DOJ charges Russian intel officers in cyber attacks affecting U.S., France, Ukraine, others

DOJ charges Russian intel officers in cyber attacks affecting U.S., France, Ukraine, others

[Ed. – These attacks were made by the GRU — Russian military intelligence — in 2017 and 2018 (the dates given for some of the attacks).  The attacks in question didn’t affect the U.S. 2016 election.  However, it’s of interest that an attack in Ukraine is included.  Outlining that attack could lay the groundwork for distinguishing clearly between it and the Russian attack alleged by CrowdStrike on Ukrainian military forces, which was the example used to justify concluding that the same GRU operatives intruded on Democratic IT systems in 2016.  Although civilian experts have already impugned CrowdStrike’s analysis, additional work on GRU attacks, including in Ukraine, could strengthen the basis for dismissing that example.]

The Justice Department announced charges Monday against Russian intelligence officers in a string of global cyberattacks that targeted a French presidential election, the Winter Olympics in South Korea and American businesses. The case implicates the same Kremlin unit that interfered in the 2016 U.S. elections, but is not related to the November vote.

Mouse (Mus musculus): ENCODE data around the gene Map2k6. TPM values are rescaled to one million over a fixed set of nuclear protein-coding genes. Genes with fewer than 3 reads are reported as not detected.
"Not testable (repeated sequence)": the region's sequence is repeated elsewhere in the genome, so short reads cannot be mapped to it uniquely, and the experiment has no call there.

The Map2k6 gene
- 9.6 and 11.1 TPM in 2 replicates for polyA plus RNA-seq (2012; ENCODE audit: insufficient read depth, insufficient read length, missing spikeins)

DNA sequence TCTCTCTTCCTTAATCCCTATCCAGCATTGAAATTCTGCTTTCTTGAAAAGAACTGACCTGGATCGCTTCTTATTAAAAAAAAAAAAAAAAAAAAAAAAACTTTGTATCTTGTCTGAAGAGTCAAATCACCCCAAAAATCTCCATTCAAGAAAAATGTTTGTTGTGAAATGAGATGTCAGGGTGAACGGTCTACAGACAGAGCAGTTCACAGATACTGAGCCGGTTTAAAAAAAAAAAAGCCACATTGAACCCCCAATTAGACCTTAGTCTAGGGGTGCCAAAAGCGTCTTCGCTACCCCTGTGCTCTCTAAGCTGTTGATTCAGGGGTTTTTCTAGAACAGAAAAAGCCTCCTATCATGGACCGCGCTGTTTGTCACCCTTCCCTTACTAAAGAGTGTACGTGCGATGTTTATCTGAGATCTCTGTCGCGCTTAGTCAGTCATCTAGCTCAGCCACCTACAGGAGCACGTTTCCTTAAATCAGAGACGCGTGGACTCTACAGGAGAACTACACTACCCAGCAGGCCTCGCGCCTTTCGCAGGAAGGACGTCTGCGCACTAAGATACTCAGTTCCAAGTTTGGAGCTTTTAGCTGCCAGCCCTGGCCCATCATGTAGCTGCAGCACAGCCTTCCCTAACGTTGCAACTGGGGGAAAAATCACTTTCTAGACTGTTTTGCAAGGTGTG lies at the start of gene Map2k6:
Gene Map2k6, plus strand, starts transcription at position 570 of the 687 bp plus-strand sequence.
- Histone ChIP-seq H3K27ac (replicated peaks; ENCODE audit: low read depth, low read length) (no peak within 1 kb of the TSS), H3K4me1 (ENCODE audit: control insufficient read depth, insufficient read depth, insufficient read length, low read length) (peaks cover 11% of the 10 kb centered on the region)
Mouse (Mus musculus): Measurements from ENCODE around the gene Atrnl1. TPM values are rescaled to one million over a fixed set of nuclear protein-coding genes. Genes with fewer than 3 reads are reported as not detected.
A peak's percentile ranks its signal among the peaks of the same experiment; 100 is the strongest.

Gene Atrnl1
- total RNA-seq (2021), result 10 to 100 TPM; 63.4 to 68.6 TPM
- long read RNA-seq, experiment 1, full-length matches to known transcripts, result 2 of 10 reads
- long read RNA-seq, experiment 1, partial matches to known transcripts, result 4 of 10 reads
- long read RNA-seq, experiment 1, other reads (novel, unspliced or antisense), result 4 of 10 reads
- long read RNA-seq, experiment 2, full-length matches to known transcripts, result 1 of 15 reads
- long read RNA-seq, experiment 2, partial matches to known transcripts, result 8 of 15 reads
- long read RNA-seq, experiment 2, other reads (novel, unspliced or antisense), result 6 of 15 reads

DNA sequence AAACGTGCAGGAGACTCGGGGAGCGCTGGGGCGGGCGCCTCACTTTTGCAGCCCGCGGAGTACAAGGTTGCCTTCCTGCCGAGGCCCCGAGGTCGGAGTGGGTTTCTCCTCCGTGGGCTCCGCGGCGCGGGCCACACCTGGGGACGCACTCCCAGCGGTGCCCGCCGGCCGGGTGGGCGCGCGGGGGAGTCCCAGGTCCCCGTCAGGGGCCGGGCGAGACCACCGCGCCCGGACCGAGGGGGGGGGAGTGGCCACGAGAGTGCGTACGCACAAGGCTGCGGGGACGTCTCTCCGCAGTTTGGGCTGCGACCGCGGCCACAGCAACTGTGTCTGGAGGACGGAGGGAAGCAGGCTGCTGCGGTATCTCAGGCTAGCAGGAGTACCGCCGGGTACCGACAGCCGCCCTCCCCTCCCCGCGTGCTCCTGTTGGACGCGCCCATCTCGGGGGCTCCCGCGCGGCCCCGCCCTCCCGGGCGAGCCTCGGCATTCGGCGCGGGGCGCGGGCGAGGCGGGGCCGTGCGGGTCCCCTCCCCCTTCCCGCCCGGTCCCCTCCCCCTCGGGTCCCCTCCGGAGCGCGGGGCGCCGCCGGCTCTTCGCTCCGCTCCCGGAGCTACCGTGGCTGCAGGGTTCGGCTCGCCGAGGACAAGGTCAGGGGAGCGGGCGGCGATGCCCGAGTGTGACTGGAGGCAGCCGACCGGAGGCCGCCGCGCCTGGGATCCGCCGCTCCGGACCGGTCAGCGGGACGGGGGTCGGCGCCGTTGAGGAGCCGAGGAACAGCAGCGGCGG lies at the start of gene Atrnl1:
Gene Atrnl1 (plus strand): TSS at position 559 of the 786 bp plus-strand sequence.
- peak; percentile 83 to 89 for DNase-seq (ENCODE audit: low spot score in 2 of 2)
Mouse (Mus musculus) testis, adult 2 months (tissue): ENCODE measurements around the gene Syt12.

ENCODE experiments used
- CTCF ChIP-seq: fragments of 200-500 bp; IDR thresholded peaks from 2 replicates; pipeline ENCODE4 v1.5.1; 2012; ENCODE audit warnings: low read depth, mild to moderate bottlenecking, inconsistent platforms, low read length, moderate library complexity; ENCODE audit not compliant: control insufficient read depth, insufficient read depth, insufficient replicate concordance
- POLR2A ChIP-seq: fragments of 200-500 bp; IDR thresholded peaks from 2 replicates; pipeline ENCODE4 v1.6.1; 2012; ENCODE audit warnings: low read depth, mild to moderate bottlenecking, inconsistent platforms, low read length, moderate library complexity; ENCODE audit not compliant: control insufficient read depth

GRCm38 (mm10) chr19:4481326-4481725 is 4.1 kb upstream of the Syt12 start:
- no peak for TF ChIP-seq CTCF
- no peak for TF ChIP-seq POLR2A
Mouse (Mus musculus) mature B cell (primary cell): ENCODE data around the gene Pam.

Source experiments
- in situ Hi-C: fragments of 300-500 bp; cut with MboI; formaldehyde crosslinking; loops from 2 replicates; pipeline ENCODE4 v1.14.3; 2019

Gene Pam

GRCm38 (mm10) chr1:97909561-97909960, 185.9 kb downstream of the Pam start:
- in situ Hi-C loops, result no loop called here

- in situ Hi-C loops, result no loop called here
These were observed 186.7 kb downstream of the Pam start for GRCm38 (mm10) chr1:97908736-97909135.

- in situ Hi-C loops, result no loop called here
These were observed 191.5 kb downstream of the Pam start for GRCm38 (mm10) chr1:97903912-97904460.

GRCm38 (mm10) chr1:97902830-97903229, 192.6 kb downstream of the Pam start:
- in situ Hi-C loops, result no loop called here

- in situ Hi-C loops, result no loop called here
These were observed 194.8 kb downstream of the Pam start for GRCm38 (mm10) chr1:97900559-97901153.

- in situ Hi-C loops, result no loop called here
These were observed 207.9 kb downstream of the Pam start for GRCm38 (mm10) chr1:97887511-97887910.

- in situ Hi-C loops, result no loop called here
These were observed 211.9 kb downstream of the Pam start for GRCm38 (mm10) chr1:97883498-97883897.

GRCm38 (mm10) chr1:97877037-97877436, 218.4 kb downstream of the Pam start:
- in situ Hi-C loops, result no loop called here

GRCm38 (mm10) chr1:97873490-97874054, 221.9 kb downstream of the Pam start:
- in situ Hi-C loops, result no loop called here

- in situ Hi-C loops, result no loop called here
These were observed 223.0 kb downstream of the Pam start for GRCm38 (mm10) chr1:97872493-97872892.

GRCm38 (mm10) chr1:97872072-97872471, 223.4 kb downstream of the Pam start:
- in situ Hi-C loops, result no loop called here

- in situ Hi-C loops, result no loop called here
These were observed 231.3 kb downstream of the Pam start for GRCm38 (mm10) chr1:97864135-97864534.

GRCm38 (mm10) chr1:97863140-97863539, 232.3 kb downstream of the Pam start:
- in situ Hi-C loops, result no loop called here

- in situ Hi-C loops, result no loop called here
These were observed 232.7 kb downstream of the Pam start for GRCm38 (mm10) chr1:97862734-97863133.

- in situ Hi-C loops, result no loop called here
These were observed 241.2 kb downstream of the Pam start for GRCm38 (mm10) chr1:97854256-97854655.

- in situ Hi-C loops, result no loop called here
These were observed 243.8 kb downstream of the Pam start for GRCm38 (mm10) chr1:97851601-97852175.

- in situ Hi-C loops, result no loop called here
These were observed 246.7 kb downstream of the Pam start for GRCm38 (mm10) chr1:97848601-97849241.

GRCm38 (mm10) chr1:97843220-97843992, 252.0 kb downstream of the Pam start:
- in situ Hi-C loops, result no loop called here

The indictment accuses the six defendants, all said to be current and former officers in the Russian military intelligence agency known as the GRU, of hacks that prosecutors say were aimed at furthering the Kremlin’s geopolitical interests and in destabilizing or punishing perceived enemies. All told, the attacks caused billions of dollars in losses and disrupted a broad cross-section of life, including health care in Pennsylvania, a power grid serving hundreds of thousands of customers in Ukraine and a French election that saw the late-stage disclosure of hacked emails.

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